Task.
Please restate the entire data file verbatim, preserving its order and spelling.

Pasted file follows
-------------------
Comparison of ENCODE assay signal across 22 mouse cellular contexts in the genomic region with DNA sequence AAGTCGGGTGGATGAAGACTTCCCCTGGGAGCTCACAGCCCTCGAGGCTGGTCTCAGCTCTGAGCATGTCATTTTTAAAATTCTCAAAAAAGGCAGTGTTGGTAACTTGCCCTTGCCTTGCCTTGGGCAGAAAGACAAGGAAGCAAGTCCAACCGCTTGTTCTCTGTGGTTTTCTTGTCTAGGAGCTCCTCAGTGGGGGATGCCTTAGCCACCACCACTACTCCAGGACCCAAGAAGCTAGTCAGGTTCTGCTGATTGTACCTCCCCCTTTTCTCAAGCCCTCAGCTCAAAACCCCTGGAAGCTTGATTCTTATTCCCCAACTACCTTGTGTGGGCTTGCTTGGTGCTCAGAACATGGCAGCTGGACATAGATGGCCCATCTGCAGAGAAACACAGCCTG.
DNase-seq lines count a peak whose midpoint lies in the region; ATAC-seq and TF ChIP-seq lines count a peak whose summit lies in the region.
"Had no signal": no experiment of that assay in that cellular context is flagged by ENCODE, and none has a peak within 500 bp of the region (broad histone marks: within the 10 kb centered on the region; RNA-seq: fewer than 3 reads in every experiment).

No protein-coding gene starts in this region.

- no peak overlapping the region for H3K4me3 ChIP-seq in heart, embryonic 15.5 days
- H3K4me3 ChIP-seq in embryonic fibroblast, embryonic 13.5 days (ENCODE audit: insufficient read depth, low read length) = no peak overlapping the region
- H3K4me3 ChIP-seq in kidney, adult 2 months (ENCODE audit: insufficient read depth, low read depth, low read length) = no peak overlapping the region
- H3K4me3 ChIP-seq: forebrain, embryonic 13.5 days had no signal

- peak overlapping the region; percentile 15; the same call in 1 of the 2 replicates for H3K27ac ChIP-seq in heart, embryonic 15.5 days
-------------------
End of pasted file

Comparison of ENCODE assay signal across 22 mouse cellular contexts in the genomic region with DNA sequence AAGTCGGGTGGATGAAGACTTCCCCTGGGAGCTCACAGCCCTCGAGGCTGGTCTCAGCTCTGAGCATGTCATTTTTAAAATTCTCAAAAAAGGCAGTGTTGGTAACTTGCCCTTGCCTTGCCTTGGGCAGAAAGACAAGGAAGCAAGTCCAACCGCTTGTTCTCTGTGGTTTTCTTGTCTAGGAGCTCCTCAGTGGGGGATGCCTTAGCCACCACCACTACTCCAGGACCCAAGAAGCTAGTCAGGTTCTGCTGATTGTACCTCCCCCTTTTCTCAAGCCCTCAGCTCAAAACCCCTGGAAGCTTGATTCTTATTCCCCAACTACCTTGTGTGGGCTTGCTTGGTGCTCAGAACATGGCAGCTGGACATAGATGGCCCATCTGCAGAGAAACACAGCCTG.
DNase-seq lines count a peak whose midpoint lies in the region; ATAC-seq and TF ChIP-seq lines count a peak whose summit lies in the region.
"Had no signal": no experiment of that assay in that cellular context is flagged by ENCODE, and none has a peak within 500 bp of the region (broad histone marks: within the 10 kb centered on the region; RNA-seq: fewer than 3 reads in every experiment).

No protein-coding gene starts in this region.

- no peak overlapping the region for H3K4me3 ChIP-seq in heart, embryonic 15.5 days
- H3K4me3 ChIP-seq in embryonic fibroblast, embryonic 13.5 days (ENCODE audit: insufficient read depth, low read length) = no peak overlapping the region
- H3K4me3 ChIP-seq in kidney, adult 2 months (ENCODE audit: insufficient read depth, low read depth, low read length) = no peak overlapping the region
- H3K4me3 ChIP-seq: forebrain, embryonic 13.5 days had no signal

- peak overlapping the region; percentile 15; the same call in 1 of the 2 replicates for H3K27ac ChIP-seq in heart, embryonic 15.5 days